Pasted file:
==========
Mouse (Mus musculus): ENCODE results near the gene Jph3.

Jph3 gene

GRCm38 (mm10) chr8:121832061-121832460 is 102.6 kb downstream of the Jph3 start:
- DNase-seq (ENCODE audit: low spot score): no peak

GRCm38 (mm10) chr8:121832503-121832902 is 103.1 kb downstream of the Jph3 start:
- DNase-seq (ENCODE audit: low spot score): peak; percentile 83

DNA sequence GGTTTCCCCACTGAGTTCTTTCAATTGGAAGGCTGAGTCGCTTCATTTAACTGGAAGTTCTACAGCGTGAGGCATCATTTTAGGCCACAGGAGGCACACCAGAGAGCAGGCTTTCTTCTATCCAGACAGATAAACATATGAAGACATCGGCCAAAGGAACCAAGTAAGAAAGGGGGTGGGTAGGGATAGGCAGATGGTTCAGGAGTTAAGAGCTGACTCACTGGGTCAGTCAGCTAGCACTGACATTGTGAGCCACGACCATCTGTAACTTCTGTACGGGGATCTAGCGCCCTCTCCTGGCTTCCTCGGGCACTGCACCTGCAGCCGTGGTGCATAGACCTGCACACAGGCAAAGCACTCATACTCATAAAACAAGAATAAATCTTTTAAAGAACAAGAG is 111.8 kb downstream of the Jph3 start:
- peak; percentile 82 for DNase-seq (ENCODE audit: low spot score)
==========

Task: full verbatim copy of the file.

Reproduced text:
Mouse (Mus musculus): ENCODE results near the gene Jph3.

Jph3 gene

GRCm38 (mm10) chr8:121832061-121832460 is 102.6 kb downstream of the Jph3 start:
- DNase-seq (ENCODE audit: low spot score): no peak

GRCm38 (mm10) chr8:121832503-121832902 is 103.1 kb downstream of the Jph3 start:
- DNase-seq (ENCODE audit: low spot score): peak; percentile 83

DNA sequence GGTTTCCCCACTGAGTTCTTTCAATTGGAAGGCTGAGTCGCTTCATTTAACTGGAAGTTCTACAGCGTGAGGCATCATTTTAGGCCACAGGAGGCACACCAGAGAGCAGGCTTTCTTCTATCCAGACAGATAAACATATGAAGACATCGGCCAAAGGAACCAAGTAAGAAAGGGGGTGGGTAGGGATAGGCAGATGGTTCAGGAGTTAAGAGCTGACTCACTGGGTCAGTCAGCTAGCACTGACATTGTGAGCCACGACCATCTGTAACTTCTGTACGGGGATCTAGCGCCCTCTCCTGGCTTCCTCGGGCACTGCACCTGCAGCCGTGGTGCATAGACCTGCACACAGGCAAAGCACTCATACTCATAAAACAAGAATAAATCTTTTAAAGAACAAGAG is 111.8 kb downstream of the Jph3 start:
- peak; percentile 82 for DNase-seq (ENCODE audit: low spot score)